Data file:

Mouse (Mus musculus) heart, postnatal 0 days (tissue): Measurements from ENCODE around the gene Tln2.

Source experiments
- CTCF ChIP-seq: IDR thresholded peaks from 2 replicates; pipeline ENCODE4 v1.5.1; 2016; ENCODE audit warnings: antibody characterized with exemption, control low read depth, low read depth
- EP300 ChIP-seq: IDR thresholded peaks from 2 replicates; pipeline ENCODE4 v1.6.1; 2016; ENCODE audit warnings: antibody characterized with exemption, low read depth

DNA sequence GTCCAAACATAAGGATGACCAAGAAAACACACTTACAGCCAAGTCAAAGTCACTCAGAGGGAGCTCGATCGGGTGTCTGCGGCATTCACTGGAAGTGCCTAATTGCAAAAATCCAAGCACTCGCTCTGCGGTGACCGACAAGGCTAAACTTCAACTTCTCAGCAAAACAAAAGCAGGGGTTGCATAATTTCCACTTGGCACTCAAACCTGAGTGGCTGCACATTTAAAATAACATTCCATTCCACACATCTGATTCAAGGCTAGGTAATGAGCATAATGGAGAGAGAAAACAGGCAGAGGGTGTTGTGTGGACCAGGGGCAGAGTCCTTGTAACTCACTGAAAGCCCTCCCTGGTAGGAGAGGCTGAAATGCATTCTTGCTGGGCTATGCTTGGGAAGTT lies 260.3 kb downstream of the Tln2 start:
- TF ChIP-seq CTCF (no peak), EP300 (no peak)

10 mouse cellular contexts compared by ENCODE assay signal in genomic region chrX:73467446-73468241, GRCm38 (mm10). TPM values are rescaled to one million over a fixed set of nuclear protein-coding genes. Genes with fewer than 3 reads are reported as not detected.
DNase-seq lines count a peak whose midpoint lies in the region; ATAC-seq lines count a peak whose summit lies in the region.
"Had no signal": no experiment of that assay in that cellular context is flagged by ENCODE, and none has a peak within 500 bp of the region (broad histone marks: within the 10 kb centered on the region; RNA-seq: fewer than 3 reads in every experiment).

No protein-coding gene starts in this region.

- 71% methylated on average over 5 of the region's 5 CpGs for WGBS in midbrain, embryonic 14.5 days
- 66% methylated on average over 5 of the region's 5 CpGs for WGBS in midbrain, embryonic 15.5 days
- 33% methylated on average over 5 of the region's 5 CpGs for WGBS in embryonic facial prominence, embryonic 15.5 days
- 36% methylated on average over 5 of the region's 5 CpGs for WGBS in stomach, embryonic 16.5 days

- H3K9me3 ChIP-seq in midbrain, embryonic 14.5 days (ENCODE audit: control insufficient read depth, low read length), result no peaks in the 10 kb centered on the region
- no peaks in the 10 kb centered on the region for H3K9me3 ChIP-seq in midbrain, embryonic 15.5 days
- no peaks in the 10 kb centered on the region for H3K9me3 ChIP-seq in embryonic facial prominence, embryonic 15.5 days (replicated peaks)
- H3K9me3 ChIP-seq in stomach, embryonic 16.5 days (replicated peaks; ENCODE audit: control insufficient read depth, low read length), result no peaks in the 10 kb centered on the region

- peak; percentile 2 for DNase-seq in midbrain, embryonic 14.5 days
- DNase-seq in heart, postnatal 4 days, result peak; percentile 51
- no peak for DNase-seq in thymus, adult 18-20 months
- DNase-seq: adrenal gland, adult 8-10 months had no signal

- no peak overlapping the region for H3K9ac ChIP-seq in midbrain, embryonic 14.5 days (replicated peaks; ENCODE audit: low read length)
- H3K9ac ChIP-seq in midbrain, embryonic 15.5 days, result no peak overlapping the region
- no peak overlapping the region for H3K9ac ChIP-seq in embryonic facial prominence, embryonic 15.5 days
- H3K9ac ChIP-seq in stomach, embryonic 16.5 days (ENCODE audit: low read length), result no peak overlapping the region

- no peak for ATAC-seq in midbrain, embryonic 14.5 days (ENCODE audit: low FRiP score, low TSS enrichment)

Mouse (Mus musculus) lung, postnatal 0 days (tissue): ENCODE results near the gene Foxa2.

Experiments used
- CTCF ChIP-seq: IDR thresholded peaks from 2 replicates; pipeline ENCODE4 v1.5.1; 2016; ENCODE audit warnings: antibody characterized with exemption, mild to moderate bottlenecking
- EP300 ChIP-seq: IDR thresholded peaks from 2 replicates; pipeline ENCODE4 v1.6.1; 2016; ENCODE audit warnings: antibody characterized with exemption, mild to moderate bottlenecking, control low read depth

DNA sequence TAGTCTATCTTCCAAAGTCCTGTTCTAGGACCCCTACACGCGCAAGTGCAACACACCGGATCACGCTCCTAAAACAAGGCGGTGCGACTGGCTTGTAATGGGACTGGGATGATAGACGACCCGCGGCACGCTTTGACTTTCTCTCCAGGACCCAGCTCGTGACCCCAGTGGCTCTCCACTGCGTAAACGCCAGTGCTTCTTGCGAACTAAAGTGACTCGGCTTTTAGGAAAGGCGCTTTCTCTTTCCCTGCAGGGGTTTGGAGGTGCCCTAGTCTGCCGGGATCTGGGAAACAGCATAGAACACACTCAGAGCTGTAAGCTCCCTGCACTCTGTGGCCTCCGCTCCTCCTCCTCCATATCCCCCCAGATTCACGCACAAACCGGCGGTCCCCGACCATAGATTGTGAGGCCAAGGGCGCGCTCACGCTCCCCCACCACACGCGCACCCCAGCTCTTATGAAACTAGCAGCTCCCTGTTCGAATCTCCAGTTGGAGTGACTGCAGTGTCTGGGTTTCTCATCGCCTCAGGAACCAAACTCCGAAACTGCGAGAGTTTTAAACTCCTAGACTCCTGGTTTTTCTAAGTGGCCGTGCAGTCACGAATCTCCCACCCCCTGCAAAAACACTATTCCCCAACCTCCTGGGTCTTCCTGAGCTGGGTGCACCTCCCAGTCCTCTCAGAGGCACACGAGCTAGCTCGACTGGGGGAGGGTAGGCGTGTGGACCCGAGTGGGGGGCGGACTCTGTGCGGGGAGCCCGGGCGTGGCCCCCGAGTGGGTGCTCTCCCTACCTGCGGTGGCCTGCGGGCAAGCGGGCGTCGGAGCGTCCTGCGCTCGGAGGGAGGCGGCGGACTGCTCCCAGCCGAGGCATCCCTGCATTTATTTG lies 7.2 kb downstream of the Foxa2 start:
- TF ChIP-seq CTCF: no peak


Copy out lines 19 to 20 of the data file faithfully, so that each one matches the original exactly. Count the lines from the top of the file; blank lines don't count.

- peak; percentile 2 for DNase-seq in midbrain, embryonic 14.5 days
- DNase-seq in heart, postnatal 4 days, result peak; percentile 51